A few days ago I participated with a colleague in a Red Teaming exercise. I’m just starting out in this kind of exercise (I hope to get my Red Team Operator certificate before the end of the year), but my colleague is an expert who has been working on this for years and has spoken at many cybersecurity conferences.
The proposal was simple: the client gave us the credentials of the Microsoft account of one of his employees with less privileges, and we had to see how far we could get with that information without being discovered.
The client’s employees connected via Microsoft’s VDI solution, Azure Virtual Desktop, so we were able to connect via Remote Desktop.
Once connected, the first thing to do was to find a way to escalate privileges and become a local administrator. After that, we would check for possible configuration flaws in the client company’s Active Directory, and try to find a way to get to Domain Admin in order to have full access to the whole network. It was a really fun and interesting process, but in this post I want to focus on the local privilege escalation.
After enumerating and analysing the system, we found a program that was running in a directory where we had write access. Furthermore, there were two reasons why we noticed this program: it was running as administrator, and in “Automatic” startup mode.
Therefore, we could change the exe to a malicious one that has a payload with a reverse shell, and the next time the system was rebooted, the payload would run and we would have access as administrator.
First option: msfvenom
When you think of modifying an executable to add a reverse shell, the first thing that comes to mind is the metasploit tool, msfvenom.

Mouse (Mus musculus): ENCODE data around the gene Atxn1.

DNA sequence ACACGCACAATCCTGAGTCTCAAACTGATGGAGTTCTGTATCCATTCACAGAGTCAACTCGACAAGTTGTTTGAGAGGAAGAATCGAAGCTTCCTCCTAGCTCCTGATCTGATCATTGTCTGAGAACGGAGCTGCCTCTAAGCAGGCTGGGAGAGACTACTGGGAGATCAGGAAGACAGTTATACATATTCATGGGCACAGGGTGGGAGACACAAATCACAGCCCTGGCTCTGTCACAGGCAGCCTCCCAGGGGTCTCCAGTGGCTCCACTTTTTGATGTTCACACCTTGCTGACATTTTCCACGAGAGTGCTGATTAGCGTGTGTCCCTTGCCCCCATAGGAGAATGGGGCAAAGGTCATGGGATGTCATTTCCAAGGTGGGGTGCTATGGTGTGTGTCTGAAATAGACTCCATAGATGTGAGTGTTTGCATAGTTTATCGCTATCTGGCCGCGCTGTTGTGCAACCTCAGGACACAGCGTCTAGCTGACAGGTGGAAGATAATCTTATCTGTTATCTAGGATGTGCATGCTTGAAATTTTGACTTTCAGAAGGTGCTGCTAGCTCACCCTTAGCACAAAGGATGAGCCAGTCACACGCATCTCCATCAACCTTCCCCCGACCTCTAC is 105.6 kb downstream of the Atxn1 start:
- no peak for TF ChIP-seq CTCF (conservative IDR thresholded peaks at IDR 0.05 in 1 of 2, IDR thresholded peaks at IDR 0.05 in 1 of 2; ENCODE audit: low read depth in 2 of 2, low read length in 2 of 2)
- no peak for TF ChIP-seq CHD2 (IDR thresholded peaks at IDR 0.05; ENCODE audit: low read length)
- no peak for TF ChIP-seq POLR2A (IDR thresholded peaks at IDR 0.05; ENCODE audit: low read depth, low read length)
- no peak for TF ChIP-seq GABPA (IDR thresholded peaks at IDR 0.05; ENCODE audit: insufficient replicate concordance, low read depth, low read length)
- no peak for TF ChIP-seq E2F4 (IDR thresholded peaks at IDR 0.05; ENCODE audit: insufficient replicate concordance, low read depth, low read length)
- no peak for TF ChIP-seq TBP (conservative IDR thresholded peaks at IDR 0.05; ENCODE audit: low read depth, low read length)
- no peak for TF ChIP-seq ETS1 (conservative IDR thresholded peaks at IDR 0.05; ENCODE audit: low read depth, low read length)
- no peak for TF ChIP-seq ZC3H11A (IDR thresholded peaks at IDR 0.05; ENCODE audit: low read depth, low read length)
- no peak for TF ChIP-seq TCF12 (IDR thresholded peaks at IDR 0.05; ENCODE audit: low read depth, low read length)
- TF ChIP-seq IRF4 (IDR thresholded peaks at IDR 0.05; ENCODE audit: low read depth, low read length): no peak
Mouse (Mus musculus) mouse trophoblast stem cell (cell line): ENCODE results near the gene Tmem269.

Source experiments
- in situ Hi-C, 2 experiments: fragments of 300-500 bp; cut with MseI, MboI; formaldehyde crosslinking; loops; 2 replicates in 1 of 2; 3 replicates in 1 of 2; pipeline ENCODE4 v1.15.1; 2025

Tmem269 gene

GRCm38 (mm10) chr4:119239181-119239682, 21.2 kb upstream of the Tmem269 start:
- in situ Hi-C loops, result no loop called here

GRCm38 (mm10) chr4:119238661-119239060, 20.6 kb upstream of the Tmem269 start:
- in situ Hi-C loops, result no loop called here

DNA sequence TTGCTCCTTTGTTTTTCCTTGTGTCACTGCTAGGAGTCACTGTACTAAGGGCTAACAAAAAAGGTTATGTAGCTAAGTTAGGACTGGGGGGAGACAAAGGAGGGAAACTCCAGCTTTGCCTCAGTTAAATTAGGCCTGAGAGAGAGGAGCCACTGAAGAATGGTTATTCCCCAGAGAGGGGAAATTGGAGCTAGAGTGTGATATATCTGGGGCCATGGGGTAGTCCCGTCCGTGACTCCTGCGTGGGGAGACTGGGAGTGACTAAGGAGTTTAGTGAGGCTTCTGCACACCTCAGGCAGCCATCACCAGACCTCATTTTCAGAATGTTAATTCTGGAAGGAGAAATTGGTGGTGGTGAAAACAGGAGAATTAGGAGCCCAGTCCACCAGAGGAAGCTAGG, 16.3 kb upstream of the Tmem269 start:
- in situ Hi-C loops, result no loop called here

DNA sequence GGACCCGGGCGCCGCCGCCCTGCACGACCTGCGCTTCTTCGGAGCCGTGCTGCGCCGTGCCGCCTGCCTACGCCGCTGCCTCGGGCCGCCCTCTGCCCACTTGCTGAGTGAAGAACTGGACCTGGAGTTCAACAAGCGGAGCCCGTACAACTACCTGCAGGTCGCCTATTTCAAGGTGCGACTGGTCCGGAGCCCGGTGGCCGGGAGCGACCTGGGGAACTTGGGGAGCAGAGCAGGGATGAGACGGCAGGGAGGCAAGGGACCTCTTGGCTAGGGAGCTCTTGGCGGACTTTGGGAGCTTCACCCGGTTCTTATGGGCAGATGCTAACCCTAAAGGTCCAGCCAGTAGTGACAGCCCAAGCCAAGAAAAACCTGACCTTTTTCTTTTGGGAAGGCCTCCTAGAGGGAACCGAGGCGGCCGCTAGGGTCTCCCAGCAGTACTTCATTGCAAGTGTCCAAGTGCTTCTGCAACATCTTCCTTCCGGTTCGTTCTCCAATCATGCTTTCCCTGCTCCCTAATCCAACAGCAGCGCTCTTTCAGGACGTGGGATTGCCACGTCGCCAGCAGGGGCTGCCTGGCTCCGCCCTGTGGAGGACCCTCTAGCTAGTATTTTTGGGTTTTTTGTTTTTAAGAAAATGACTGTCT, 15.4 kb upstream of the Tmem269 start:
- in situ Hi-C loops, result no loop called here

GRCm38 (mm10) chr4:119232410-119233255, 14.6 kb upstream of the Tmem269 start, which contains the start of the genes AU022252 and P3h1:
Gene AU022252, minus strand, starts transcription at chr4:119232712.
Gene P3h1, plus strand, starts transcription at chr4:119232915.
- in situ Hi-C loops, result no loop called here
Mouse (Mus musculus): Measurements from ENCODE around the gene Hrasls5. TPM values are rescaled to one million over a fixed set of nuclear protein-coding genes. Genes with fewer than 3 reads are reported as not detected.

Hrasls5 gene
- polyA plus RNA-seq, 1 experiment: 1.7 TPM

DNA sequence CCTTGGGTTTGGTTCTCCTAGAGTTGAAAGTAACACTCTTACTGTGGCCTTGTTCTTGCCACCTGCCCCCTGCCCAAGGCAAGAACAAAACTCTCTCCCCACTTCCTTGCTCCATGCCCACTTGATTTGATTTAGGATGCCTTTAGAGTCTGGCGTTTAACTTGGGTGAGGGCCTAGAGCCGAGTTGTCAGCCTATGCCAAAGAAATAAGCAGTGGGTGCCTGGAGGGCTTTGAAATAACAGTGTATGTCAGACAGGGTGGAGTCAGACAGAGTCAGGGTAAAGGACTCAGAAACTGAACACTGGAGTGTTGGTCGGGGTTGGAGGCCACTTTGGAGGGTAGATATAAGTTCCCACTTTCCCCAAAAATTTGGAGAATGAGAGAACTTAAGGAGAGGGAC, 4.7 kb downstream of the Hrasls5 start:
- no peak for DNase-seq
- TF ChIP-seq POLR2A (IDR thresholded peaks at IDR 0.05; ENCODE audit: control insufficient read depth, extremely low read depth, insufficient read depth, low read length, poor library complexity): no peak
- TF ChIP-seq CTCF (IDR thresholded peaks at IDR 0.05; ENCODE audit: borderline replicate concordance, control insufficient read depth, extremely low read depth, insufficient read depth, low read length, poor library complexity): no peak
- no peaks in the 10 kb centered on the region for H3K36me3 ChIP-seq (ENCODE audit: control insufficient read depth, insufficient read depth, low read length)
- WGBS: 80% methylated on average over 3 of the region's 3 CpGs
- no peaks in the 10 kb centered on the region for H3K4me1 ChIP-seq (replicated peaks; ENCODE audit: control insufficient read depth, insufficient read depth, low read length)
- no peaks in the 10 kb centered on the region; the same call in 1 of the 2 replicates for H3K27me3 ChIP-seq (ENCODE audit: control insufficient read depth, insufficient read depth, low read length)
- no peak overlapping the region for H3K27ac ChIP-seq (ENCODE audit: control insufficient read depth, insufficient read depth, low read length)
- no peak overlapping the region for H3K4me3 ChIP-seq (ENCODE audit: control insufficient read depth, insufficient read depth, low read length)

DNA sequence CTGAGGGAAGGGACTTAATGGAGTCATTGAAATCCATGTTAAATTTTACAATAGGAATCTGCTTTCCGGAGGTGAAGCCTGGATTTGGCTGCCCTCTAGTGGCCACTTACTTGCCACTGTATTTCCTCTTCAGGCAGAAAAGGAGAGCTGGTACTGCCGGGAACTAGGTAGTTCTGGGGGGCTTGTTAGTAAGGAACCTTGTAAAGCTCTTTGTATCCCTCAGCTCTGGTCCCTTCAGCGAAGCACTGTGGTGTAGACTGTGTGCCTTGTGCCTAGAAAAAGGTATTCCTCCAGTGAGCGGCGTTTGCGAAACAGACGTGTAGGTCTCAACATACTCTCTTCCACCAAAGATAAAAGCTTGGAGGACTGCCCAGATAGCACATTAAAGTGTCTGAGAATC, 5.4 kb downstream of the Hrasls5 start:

This tool can be very useful for CTFs or non-antivirus environments, but in real life, the signature left by msfvenom when modifying an executable is more than registered by all antiviruses. Therefore, it is not an option for us.
Second option: Code Caves
Thinking of a more realistic way to make the switch, I remembered the post I wrote some time ago about Code Caves. The executable met all the conditions: 32-bit file, no DEP or ASLR protection.
So I started looking for a code cave in the executable big enough to be able to inject my payload (see the linked post if you want to know more about the process).
But I was bitterly surprised to discover that there was no space big enough to inject the reverse shell code. Since the main goal was not to be detected by the antivirus, I couldn’t add extra space to the program manually (as I did in the Code Caves I post), and the Code Caves option was totally out of the question.
Third option: C code
Ultimately the simplest thing is what usually works. So I simply used the C programming language to make a script that creates an .exe file that executes two commands: create a new user, make that user an administrator.
I compiled it on linux with the following command:
i686-w64-mingw32-gcc -o script.exe script.c
And… again, the Windows antivirus detected it….
What could be the problem, what was the difference between my program and any other legitimate program?
The answer was given to me by my partner. The problem is that I compiled the executable with Linux. And that raises some alarms.
So I downloaded Visual Studio and compiled the program in Windows, and this time it finally worked. I was able to run the file, and I got administrator access to the system.
This exercise has taught me that you should not overthink problems and usually the simplest solution is the good one. I hope you liked the post and that you found my experience useful.
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